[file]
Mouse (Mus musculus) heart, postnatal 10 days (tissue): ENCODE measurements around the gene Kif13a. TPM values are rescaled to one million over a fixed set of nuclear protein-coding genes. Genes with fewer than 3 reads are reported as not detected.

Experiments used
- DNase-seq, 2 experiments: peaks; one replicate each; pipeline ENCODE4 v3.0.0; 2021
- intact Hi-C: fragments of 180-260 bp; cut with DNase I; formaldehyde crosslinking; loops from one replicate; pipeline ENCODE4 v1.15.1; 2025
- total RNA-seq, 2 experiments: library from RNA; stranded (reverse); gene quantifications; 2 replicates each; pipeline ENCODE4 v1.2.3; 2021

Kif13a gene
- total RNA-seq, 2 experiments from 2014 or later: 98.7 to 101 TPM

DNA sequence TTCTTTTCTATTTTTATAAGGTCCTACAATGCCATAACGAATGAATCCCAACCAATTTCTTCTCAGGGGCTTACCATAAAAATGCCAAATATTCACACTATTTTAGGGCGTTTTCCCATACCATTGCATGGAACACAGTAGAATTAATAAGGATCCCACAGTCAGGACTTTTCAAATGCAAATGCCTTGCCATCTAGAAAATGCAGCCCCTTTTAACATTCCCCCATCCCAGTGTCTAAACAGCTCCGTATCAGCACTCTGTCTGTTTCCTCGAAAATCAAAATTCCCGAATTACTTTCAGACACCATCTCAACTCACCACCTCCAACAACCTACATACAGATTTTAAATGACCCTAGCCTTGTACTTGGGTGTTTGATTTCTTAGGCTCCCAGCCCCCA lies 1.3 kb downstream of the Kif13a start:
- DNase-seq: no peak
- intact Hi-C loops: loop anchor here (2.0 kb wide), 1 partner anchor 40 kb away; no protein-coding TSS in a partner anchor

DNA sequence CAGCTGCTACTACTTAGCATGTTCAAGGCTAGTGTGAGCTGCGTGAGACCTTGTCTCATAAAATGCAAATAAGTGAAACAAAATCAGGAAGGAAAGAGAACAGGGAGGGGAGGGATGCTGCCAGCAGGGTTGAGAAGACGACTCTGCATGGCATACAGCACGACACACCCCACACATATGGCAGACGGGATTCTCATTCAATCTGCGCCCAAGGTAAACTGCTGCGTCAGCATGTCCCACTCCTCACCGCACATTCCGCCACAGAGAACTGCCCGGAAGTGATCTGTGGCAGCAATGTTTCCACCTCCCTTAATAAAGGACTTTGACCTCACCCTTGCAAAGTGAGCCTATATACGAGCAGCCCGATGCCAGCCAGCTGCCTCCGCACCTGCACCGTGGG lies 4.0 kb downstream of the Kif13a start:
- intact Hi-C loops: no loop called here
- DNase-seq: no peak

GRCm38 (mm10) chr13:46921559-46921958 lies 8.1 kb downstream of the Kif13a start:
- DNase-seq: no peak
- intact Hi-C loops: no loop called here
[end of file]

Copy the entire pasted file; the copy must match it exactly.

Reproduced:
Mouse (Mus musculus) heart, postnatal 10 days (tissue): ENCODE measurements around the gene Kif13a. TPM values are rescaled to one million over a fixed set of nuclear protein-coding genes. Genes with fewer than 3 reads are reported as not detected.

Experiments used
- DNase-seq, 2 experiments: peaks; one replicate each; pipeline ENCODE4 v3.0.0; 2021
- intact Hi-C: fragments of 180-260 bp; cut with DNase I; formaldehyde crosslinking; loops from one replicate; pipeline ENCODE4 v1.15.1; 2025
- total RNA-seq, 2 experiments: library from RNA; stranded (reverse); gene quantifications; 2 replicates each; pipeline ENCODE4 v1.2.3; 2021

Kif13a gene
- total RNA-seq, 2 experiments from 2014 or later: 98.7 to 101 TPM

DNA sequence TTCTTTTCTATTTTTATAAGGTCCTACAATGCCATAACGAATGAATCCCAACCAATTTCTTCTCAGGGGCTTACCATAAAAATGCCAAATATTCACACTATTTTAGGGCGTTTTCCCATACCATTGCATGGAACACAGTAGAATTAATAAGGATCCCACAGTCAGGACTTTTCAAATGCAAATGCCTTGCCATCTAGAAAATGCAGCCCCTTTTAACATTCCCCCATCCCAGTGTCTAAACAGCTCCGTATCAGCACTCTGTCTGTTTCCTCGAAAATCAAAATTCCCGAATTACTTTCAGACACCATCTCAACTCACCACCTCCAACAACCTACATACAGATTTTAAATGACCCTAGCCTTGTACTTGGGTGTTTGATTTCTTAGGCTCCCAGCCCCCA lies 1.3 kb downstream of the Kif13a start:
- DNase-seq: no peak
- intact Hi-C loops: loop anchor here (2.0 kb wide), 1 partner anchor 40 kb away; no protein-coding TSS in a partner anchor

DNA sequence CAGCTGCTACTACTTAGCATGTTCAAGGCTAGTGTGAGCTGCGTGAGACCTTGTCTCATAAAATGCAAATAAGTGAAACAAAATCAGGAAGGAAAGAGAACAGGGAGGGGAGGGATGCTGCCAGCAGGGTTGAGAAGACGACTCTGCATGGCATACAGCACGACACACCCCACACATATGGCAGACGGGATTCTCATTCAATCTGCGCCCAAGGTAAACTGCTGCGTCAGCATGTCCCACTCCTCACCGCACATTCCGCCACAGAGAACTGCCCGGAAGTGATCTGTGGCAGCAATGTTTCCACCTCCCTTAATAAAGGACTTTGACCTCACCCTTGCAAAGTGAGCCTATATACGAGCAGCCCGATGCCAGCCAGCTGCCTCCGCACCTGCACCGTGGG lies 4.0 kb downstream of the Kif13a start:
- intact Hi-C loops: no loop called here
- DNase-seq: no peak

GRCm38 (mm10) chr13:46921559-46921958 lies 8.1 kb downstream of the Kif13a start:
- DNase-seq: no peak
- intact Hi-C loops: no loop called here